Snake Eyes (1998): Glitz and Glamour (and Lots of Bars?) [Joey’s Review]
To say that Brian De Palma is a stylistic director is doing a disservice to the word “stylistic.” Plenty of directors leave their mark on a film; that is the nature of an auteur. But few smear themselves all over the screen quite like De Palma does — at least in SNAKE EYES. He’s so on the screen that it’s distracting. There’s plenty of reason to be bothered by the glitz and glamour of De Palma’s directing, but there’s one sequence that you have to respect and love: the opening 13-minute tracking shot.
I love me a good tracking shot. Orson Welles’ tracking shot to open TOUCH OF EVIL is one of the earliest — and best — examples I know, but everyone from QT to Kubrick and beyond have delivered memorable tracking shots. De Palma’s 13-minute opening to Snake Eyes is right up there with the best of them, and one of the most thrilling sequences in any movie we’ve watched so far in #CageClub. Yes, there may be cheats and hidden cuts, but they don’t take away from how impressive this sequence is.
The sequence is so good that it makes up for the bland “is what it is” CITY OF ANGELS. It’s exactly the revitalization #CageClub needed after the downtick in energy from that film following ACTION WEEK! It’s also almost enough to make up for the rest of the excessive directorial flourishes De Palma puts on the rest of the film! (But not quite.) The rest of the film’s directorial marks take away from the script and the story, the antithesis of how breathless and invigorated this opening shot leaves you.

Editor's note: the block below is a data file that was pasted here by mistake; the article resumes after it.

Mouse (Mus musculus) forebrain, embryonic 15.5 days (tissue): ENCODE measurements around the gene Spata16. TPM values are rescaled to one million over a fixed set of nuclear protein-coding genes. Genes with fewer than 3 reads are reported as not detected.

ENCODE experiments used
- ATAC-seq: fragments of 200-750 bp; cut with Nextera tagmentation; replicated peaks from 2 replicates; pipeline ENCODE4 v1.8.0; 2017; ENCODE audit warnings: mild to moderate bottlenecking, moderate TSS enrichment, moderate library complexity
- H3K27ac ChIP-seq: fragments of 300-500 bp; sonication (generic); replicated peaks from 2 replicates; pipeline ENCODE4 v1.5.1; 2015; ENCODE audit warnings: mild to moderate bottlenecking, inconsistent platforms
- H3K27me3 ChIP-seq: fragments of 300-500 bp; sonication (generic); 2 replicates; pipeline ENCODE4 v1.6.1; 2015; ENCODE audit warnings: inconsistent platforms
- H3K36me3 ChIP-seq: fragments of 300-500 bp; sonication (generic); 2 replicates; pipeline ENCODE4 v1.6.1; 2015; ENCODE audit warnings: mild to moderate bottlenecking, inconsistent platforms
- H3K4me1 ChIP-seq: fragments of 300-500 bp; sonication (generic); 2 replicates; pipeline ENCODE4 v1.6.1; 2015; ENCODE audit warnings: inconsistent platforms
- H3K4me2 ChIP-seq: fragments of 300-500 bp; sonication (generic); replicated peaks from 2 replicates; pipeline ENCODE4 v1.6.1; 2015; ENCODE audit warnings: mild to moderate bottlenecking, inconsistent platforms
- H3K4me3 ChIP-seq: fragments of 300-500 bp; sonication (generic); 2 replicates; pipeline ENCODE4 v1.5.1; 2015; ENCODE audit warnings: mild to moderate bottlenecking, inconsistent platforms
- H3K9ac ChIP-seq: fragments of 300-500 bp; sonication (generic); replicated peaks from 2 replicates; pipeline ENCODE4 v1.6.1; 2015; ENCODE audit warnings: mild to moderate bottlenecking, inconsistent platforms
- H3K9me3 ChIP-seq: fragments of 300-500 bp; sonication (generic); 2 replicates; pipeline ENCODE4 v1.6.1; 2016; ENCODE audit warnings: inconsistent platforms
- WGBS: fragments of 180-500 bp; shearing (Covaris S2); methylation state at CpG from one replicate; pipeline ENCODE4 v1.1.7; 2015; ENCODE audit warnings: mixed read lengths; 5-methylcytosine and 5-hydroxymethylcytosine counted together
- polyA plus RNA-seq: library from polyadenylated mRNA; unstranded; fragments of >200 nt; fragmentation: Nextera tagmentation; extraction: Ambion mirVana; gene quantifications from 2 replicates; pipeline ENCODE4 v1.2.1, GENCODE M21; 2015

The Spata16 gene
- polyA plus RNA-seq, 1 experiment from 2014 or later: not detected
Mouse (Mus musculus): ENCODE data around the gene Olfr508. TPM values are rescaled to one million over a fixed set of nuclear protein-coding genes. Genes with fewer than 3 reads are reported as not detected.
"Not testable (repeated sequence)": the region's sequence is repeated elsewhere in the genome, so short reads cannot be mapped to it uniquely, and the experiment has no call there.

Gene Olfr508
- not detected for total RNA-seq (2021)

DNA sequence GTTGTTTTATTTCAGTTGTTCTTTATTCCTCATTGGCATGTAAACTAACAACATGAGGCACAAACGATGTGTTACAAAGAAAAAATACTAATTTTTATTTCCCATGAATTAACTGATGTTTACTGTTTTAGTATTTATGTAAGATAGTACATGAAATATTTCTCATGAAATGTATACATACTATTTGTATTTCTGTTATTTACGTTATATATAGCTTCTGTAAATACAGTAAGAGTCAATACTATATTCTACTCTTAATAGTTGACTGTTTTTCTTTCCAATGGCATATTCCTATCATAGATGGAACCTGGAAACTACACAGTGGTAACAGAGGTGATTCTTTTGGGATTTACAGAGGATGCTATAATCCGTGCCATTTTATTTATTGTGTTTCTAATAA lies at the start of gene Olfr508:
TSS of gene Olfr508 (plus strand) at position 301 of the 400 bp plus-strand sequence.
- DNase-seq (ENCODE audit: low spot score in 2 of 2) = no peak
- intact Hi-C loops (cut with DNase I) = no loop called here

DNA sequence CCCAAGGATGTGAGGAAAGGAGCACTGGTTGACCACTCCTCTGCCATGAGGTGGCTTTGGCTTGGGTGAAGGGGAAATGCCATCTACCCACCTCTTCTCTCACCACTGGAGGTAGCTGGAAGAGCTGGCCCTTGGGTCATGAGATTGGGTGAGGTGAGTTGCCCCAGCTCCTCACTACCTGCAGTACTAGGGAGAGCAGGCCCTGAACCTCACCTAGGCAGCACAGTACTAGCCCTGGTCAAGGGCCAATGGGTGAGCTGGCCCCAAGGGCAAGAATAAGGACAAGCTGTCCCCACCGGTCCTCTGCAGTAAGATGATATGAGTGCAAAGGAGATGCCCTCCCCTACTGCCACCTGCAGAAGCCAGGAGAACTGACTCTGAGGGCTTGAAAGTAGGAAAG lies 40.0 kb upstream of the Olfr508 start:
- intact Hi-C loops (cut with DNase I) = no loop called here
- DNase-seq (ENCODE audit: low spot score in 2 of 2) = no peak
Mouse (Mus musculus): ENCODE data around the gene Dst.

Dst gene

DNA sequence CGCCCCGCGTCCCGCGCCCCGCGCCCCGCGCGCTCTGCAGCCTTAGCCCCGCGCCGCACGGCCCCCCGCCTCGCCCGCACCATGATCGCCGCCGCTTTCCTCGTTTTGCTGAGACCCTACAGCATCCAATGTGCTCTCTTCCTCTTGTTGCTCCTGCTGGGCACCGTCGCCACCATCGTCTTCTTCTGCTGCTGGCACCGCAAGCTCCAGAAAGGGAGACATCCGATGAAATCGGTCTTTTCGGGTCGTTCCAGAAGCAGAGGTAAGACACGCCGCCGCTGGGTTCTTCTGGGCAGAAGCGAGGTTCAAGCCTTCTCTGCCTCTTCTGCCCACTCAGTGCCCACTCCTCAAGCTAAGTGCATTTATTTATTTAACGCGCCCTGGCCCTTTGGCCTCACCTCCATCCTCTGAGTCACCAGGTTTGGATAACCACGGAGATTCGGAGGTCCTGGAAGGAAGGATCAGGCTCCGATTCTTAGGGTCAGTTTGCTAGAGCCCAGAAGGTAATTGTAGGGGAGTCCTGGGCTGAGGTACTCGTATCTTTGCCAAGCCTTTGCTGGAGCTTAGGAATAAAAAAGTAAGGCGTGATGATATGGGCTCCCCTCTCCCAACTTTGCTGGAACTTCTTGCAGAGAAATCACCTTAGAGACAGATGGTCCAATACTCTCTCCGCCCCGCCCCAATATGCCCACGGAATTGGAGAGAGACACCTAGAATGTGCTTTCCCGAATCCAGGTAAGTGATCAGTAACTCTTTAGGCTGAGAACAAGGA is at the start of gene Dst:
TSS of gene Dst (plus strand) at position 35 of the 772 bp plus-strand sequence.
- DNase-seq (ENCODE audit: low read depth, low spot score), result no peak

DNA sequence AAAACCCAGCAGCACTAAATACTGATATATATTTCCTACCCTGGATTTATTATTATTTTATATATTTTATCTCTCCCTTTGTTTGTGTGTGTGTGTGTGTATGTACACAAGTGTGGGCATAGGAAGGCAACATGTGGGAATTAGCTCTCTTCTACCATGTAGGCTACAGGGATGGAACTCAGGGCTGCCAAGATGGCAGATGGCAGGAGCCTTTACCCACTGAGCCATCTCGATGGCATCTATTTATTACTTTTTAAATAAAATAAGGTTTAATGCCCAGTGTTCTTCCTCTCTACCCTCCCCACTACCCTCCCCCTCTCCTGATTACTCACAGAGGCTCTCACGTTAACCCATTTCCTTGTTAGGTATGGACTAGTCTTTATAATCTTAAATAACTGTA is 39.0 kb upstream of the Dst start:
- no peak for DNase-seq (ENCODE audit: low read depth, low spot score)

Mike always talks on the podcast about how much he loves efficient storytelling, and this is kind of an ultimate example of it. We learn so much about the movie and these characters and how they interact with one another in these first 13 minutes that by the time the shot ends and the rest of the movie begins, we’re fully engaged in this world. We know Cage is (once again!) a colorful character, a crooked cop with some scraps of morality still intact. We also know he’s a smooth operator with the ladies. Duh.
It’s honestly a shame how much wind is sucked out of this movie when this 13-minute opening ends. There’s still excitement to be had, but the movie crests up, up, and up… only to find itself spiraling downwards for a while after we’re engrossed in the world. Much like City of Angels, the rest of this movie isn’t bad, it’s just sort of missing out on its potential. There are weird plot twists and questionable morals and characters whose traits seem to continually conflict with each other. It’s semi-lackluster!
Cage does a great job in the lead role. He manages to play that corrupt cop that still retains a shred of dignity very well, even though the script doesn’t really do his character many favors. The film, on a whole, does a good job of subverting expectations and playing on classic detective and noir tropes. (We get into that more on the podcast.) There’s a sense of scale and size here, too; this is Cage’s highest budget film to date, aside from his action trilogy. It’s pretty to look at… if you can tune out some De Palma.
How can I watch it? It’s on Netflix! You don’t have to watch the whole thing, but definitely watch the first 13 minutes. Worth it!
What’s up next? It’s a surprise! It’s something we haven’t mentioned at all yet, and didn’t even know we’d cover until last week!